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Visit us at IHGF Spring 2013 at Stall F6/11 between the 8th to 11th of February 2013.

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ConserveRecognition for Ragpickers
Despite their vital work managing and recycling 20% of the city's waste, Delhi's 150,000 ragpickers are not recognised as being legitimately self-employed.  Conserve India is calling for a an official register of Ragpickers in an attempt to give them the respect that their difficult work deserves. 

At Conserve India we have two aims – combatting pollution at the same time as helping the least advantaged – those who suffer first and worst when the environment is abused.  This is why we respect the ragpickers who bring us waste, and pay them about three times more for what they collect than they would receive elsewhere.  We believe that if a small organisation like ours, which reinvests its profits into improving local communities, can respect and support ragpickers, then everyone can.

Without an official register, there will always be ragpickers who don't get the legitimacy that they need.  Bringing some stability and structure to the profession is also an important step towards supporting ragpickers and educating them, for example, about market rates for the waste they collect and how to handle it properly, so that they can work safely and for a fair price.

The introduction of a register for ragpickers will take significant political will.  Please join us in calling on Delhi's government to recognise ragpickers and their right to a fair wage. 


Best MagazineSelling in India
When we started the business side of Conserve India we decided that our products would be a better fit in European, American, and Australasian markets than in the Indian domestic market.  Partly this was a pragmatic choice – exporting and selling abroad meant that we were in higher value markets and could earn more from our bags to then re-invest in education and welfare projects for our workers.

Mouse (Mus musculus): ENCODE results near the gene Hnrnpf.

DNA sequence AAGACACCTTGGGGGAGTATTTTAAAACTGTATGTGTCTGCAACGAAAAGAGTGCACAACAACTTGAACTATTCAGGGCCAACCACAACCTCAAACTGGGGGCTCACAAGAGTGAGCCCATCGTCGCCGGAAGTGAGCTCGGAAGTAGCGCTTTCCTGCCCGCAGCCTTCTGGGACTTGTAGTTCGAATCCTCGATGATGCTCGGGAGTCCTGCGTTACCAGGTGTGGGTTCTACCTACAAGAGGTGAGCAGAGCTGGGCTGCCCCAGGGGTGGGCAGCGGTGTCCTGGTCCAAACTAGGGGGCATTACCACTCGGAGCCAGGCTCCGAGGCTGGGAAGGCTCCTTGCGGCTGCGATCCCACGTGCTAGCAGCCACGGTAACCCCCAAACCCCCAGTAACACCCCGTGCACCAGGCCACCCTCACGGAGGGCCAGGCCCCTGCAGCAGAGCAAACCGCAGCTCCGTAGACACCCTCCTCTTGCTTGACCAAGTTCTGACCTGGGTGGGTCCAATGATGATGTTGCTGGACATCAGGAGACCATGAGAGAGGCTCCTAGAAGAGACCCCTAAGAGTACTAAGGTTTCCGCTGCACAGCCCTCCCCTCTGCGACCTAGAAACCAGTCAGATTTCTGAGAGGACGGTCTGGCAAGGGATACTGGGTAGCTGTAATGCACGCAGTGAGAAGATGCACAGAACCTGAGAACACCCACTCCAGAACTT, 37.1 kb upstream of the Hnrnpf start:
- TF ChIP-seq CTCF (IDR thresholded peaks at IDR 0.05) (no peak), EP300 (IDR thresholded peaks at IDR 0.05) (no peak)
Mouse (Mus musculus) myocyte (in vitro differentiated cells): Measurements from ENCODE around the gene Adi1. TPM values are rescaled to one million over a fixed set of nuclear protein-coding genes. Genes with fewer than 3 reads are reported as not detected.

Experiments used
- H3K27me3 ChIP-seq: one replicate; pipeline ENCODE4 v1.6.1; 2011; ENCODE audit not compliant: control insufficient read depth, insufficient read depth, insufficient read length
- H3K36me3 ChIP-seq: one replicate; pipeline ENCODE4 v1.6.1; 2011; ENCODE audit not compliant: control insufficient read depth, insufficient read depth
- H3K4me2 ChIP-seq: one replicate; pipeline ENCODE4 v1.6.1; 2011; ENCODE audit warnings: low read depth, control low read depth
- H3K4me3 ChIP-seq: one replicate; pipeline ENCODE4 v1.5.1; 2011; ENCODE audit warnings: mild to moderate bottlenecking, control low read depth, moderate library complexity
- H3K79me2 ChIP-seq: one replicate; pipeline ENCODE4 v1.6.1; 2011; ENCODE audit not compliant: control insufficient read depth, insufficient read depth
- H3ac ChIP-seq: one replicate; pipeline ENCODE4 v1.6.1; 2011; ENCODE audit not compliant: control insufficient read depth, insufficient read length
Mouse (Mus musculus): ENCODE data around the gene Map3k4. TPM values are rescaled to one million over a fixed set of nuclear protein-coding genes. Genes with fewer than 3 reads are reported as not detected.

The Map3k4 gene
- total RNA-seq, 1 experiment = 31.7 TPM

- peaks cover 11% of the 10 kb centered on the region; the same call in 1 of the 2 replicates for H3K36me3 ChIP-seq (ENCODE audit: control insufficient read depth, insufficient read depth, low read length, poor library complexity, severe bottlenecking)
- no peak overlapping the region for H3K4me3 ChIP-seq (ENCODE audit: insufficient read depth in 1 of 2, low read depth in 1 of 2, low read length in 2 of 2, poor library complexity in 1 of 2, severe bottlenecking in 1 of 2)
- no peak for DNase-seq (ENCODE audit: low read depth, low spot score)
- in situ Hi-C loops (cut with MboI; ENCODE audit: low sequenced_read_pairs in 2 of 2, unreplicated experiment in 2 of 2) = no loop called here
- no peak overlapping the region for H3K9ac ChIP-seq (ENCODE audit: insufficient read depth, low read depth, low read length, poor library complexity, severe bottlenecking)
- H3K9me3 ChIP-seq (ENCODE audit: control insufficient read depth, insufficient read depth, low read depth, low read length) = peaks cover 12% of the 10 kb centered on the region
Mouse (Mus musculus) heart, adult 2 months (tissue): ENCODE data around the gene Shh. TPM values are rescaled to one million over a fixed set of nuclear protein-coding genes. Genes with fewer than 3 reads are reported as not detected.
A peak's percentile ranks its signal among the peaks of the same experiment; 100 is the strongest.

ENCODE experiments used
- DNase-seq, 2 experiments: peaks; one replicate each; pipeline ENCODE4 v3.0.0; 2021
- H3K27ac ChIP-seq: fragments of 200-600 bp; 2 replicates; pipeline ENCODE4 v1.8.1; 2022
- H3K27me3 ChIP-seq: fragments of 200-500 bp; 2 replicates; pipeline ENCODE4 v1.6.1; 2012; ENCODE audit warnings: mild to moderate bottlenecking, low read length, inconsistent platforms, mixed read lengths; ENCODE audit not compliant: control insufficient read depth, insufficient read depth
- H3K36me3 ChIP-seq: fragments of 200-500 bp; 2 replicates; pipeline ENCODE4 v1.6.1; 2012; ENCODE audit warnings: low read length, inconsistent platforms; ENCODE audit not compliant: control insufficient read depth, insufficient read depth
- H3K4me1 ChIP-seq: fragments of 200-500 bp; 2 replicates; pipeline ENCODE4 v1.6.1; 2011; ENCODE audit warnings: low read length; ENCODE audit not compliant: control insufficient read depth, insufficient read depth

However, we had also learnt that there would be resistance in India to wearing what was once rubbish as high fashion.  The materials we use come from rubbish dumps and factory waste piles.  It is perhaps understandable that in a country which is striving so hard to clean itself up, many people are resistant to wearing waste as fashion, however much it is washed and turned into trendy designs. 

But attitudes are starting to change.  Indians, we believe, are starting to look to their positive futures instead of trying to escape from the country's difficult past.  More and more, Indians understand the importance of preserving as much of the world's resources as possible, and want to make the statement that they care about the environment.  We believe that this is the perfect opportunity for Conserve India to launch in its home market, and so we are looking to open our first shop in Delhi, which will be staffed by local people, many of whom will have started at Conserve as rag pickers. 


New factory
As Conserve's bags and accessories continue to do well abroad and we enter the Indian market, we decided it was time to expand – offering more jobs to people who desperately need them and increasing our capacity.  This means moving from our current rented office/workshop into our own purpose built factory.  This is an exciting time for us but there is a lot of work to be done to make it a reality – keep an eye on these pages for updates.